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How do we scale our impact to reach 100,000 families in Guatemala—and begin to reduce nutritional deficiencies for the entire country?

Semilla Nueva’s lab technician, Ana Marquez, using the HD-XRF machine.

Answer: We need to develop even higher yielding seeds with the same great levels of nutrition as our current F3! This is how we can provide farmers with what’s most important to them: enough food to feed their families and enough income to put their children through school.

How do we develop new seeds? Semilla Nueva is developing thousands of new experimental seeds each year and then testing every one of them for nutrition. This would normally cost thousands of dollars and take months to receive results from big, established laboratories. So, instead, we launched our own laboratory with new, cutting-edge technologies earlier this year.

In 2020, thanks to the support of our generous donors and technical assistance from a cutting-edge company based in the US, Z-Spec, Semilla Nueva purchased top-of-the-line equipment, including a HD-XRF machine and mill, and hired a Research and Development team, led by the organization’s first PhD Plant Breeder, Dr. Fredy Longo.

Zewu Chen, the President of Z-Spec and the inventor of the HD-XRF machine we purchased, explains, “The monochromatic XRF gives very quick testing for low elemental content in a sample. In this case, it detects and quantifies the Zinc content in a corn seed in less than a minute, which will help Semilla Nueva greatly to select Zinc-rich corn seeds to grow Zinc-rich corn.”

Zewu Chen, Ph.D, invented the JP500 X-Ray Fluorescent (XRF) analyzer in 2001.

Our small but mighty Research and Development team had never used a mill or HD-XRF before, making Our small but mighty Research and Development team had never used this HD-XRF nor a mill before, making their first order of business to learn to operate the equipment and establish a protocol for the laboratory. Dr. Longo is proud of his team and the strides they have made in just a few months’ time. “This protocol is fundamental for the laboratory to operate efficiently and effectively,” explains Longo—“and we are confident that it will lay a foundation for Semilla Nueva’s sustained success.”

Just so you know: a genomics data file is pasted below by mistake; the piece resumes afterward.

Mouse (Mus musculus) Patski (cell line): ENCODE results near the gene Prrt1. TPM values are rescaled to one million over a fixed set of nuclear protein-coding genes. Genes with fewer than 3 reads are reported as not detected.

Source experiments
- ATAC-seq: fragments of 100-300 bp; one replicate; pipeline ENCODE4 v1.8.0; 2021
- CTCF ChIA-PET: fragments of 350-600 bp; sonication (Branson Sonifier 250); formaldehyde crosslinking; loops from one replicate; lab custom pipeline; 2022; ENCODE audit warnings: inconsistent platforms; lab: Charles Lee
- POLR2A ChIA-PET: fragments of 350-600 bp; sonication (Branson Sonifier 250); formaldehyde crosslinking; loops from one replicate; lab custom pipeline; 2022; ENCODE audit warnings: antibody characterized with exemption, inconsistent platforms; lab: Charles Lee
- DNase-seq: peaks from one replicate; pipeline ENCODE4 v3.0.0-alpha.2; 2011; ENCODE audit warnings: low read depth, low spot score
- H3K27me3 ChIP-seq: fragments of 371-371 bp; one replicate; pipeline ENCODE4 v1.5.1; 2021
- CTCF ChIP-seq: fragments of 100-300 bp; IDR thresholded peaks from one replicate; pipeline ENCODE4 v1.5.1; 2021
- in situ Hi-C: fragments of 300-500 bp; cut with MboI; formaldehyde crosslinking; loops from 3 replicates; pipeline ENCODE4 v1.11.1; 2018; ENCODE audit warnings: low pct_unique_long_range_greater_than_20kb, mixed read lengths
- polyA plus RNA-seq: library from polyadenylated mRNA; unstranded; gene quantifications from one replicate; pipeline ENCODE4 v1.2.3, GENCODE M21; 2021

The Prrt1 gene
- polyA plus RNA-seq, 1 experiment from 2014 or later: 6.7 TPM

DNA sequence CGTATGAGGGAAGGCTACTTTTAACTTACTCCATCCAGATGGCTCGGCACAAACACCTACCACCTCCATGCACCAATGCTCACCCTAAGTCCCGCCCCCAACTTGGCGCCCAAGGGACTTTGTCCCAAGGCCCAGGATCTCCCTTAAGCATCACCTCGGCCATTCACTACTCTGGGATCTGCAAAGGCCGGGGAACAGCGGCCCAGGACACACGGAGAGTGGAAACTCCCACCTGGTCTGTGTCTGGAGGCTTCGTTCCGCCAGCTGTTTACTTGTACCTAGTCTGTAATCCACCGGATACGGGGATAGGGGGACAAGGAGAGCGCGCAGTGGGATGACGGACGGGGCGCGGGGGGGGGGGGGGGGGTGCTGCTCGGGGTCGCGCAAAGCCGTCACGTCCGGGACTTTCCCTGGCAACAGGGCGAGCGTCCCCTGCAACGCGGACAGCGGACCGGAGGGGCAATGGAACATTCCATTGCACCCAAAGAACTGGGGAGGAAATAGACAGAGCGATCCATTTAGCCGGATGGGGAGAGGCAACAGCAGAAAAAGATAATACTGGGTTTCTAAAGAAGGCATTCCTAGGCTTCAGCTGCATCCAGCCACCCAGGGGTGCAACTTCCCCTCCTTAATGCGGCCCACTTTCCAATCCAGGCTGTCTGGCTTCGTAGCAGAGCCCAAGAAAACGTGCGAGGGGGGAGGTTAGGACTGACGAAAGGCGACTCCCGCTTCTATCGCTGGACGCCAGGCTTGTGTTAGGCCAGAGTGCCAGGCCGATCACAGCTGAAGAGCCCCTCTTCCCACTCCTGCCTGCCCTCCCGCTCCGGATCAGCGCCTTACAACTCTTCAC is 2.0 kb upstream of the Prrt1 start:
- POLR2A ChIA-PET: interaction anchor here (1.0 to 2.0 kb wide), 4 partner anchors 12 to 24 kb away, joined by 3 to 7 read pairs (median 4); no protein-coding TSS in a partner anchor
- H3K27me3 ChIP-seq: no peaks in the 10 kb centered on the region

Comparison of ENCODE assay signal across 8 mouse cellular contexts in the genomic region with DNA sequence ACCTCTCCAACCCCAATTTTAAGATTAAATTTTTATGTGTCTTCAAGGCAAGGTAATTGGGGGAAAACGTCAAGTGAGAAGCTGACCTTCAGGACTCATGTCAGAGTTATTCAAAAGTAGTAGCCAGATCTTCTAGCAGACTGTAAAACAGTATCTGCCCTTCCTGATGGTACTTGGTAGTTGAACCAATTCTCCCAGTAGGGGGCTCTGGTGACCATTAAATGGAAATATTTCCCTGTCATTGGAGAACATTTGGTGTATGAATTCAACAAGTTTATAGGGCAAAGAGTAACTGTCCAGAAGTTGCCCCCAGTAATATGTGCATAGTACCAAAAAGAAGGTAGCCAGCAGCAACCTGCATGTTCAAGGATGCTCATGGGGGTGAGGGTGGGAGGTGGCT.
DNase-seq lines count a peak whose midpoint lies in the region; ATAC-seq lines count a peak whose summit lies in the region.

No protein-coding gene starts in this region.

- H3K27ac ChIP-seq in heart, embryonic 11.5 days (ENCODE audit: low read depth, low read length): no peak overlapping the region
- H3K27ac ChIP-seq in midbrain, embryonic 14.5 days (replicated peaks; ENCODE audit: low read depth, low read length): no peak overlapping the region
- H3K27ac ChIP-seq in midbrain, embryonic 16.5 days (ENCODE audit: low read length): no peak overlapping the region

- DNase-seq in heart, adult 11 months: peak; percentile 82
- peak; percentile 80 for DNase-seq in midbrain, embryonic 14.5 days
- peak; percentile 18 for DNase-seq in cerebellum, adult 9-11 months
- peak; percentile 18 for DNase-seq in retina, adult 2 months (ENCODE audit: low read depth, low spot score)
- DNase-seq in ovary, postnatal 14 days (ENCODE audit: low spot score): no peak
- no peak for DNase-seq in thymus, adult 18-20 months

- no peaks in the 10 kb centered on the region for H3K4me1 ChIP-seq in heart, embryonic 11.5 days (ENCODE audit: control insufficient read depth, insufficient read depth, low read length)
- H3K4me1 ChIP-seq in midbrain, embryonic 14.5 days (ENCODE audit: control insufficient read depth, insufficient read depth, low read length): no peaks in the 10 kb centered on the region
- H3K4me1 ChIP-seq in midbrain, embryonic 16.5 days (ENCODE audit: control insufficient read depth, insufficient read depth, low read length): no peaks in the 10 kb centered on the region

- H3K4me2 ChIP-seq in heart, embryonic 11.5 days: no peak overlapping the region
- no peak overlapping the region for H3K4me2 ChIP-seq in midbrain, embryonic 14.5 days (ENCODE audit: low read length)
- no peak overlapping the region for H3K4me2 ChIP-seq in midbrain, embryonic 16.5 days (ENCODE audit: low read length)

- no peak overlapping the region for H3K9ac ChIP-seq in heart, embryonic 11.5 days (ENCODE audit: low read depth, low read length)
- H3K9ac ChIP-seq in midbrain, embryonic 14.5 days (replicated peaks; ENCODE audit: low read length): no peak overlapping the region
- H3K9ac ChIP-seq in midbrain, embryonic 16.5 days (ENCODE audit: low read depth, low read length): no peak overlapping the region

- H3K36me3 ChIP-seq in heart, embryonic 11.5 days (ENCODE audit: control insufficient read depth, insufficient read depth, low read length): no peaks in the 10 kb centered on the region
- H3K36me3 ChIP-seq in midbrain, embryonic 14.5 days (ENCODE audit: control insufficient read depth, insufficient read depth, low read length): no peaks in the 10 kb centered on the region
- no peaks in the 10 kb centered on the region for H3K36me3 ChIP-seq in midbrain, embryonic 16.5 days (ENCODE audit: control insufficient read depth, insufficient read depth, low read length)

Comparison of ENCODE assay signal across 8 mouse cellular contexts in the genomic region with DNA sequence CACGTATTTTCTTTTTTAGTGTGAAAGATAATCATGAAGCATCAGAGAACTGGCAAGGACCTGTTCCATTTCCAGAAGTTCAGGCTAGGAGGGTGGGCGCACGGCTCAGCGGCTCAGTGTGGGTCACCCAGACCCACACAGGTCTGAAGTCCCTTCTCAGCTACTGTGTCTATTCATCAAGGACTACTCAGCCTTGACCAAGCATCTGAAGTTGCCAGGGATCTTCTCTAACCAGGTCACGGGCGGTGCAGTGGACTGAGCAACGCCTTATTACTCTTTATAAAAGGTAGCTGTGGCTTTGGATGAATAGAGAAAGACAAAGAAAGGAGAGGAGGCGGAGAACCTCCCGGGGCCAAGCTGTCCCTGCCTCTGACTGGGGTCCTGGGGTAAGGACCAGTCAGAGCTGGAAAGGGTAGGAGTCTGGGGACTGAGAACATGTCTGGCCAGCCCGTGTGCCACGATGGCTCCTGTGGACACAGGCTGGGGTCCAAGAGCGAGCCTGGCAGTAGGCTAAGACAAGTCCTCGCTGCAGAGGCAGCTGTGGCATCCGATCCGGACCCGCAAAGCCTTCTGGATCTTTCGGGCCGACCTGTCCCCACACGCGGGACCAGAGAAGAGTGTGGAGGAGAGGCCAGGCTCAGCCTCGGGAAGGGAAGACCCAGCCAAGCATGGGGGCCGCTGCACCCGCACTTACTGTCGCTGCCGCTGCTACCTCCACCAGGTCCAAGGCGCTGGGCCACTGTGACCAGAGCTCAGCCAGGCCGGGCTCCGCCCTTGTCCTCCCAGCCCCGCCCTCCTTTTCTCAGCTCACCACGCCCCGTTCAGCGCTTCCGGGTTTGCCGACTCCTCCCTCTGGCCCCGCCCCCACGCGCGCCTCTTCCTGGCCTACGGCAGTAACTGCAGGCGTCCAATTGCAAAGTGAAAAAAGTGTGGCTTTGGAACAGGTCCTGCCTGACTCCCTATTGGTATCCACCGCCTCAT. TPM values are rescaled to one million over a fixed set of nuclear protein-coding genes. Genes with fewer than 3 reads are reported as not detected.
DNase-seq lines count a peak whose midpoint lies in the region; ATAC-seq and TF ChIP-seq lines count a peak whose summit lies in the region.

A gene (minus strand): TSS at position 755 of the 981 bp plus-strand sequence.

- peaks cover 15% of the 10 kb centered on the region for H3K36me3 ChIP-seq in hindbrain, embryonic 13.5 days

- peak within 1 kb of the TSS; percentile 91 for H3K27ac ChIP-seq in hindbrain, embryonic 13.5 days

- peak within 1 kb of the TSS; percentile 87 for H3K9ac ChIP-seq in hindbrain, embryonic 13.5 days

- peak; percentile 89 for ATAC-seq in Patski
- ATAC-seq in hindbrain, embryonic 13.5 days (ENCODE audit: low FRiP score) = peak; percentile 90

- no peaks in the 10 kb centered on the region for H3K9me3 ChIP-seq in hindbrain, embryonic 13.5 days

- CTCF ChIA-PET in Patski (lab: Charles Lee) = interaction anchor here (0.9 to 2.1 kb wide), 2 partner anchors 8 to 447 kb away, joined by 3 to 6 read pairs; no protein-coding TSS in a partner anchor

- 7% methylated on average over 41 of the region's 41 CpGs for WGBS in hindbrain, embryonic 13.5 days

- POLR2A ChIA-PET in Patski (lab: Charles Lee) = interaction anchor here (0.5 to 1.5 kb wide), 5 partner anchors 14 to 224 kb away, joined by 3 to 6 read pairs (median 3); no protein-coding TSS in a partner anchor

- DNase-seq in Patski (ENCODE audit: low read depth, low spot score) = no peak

Since joining the team in May, Ana Marquez, Semilla Nueva’s Lab Technician, has adjusted quickly to the demanding nature of the work. She mills 80 to 100 samples a day, three days a week, totaling nearly 300 samples a week. The other two days each week are spent making XRF reads and reviewing analysis. Longo assures that it will not be long before the team is analyzing 400 per week—and Semilla Nueva hopes to be examining 1,000 samples per week by the end of the year.

The second most important fruit of the Research and Development team’s labor is the level of accuracy that they have achieved through testing. They determined that Semilla Nueva’s HD-XRF is statistically comparable to the gold standard for precision (the ICP). “When we sent a set of corn grain samples to the International Maize and Wheat Improvement Center (CIMMYT), and analyzed a copy of the same set of samples ourselves, we found that our Zinc results have a 96% correlation to the CIMMYT’s ICP data, which means that our data is highly reliable,” explains Longo.

Every year we evaluate hybrids, but this year our HD-XRF can evaluate them for us, saving us significant time and money. We have 300 hybrids in our portfolio and the HD-XRF can help us identify which ones to use and which ones not to use—without ever leaving Guatemala! In fact, the team is already testing a hybrid in the field that exceeds the zinc levels of our current hybrid seed. “We are on the right track to delivering high quality materials to the sales team in the near future,” states Longo.

At this rate, we will be able to check nutritional levels at scale and build the foundation for long-term efforts to develop better seeds that will contribute to reducing nutritional deficiencies for the entire country of Guatemala. “Perhaps what makes me most happy and proud is that with a lot less we do a lot more,” reflects Longo.

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